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Amy C. Edmondson
A Fuller Explanation
Chapter 11, Jitterbug
pages 172 through 174

Other Dynamic Models

Topology and Phase

Physical Universe differentiates into three categories: liquid, crystalline, and gaseous phases. These distinct states of matter arise as a result of changing temperature or pressure, which induce different types of bonds. Fuller proposes a simple geometric analogy to make these invisible changes easy to comprehend. Appropriately, the model is completed with an exhaustive enumeration of the ways in which two tetrahedra can be connected to each other. The three arrangements of the minimum conceptual system model the three phases of physical matter.

Conceptual models of bonding tetrahedrons
Fig. 11-8
Click on thumbnail for larger image.

      First, two tetrahedra are triple-bonded, sharing one face between them (Fig. 11-8a). Because the relative positions of the two tetrahedra are completely fixed, the arrangement qualifies as a stable set of relationships and represents a crystalline structure: "The closestpacking, triple-bonded, fixed-end arrangement corresponds with rigid-structure molecular compounds" (931.60). Once again, the intention is not to create a large-scale duplicate of a particular "solid" compound, but rather to display the different characteristics of each chemical phase. The model is a kind of visual shorthand.

      One of the three bonds is now released, leaving a double bond between two tetrahedra. The shared edge acts like a hinge (Fig. 11-8b); the tetrahedral pair can swing back and forth, but they cannot be moved doser together or farther apart. The configuration is thus noncompressible—one of the distinguishing characteristics of liquids. It bends any way you desire—malleable just like a liquid—but the double bond persists:

      The medium-packed condition of a double-bonded, binged arrangement is still flexible, but sum-totally as an aggregate, all space-filling complex is noncompressible—as are liquids. (931.60)

      Finally, we break another of the bonds. "Single-bonded" tetrahedra are joined by a vertex, and their behavior is analogous to that of a gas. The vertex bond acts as a universal joint; the two halves can swing freely with respect to each other, moving together and apart without disrupting the type of bond (Fig. 11-8c). The arrangement is compressible, expandable, and completely flexible—short of dissociation. Perpetual connectedness indicates that both tetrahedra continue to participate in the same substance; they exhibit a consistent relationship, but lack structural definition:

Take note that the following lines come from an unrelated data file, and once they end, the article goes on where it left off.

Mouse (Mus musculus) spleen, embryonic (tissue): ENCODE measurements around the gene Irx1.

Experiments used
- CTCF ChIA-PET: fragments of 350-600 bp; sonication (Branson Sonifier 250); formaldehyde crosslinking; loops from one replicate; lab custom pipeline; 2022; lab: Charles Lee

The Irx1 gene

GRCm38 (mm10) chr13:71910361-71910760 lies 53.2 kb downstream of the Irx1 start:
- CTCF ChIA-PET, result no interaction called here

Tetrahedra linked together entirely by...single-bonded universal jointing use lots of space, whicb is the openmost condition of flexibility and mutability characterizing the behavior of gases. (931.60)

      The analogy is complete. All the while, Bucky holds the simple structures in his hands, and explains the different basic properties of solids, liquids, and gases. With any luck, a small child is present, forcing him to keep his discourse simple. How can the same type of molecule produce such radically different substances? Bucky offers a tangible explanation through geometry. This model is perhaps useful as a mnemonic device—an easy way to remember the chemistry lesson by relating the different characteristics to their analogous stage of the model—rather than as a true demonstration of phase changes in a substance.

      It is worth noting that this model of interconnected tetrahedra is more appropriate, and, in fact, quite accurate, in connection with the bonding of carbon atoms within molecules. In conclusion, it is unfortunate that this and other polyhedral characteristics and relationships are generally overlooked in educational curricula.

      Fuller developed many dynamic models, and readers who go on to further study will find a variety of examples in Synergetics. The transformations discussed in this chapter set the stage to explore other examples. Appropriate parallels in nature may well arise from such efforts.

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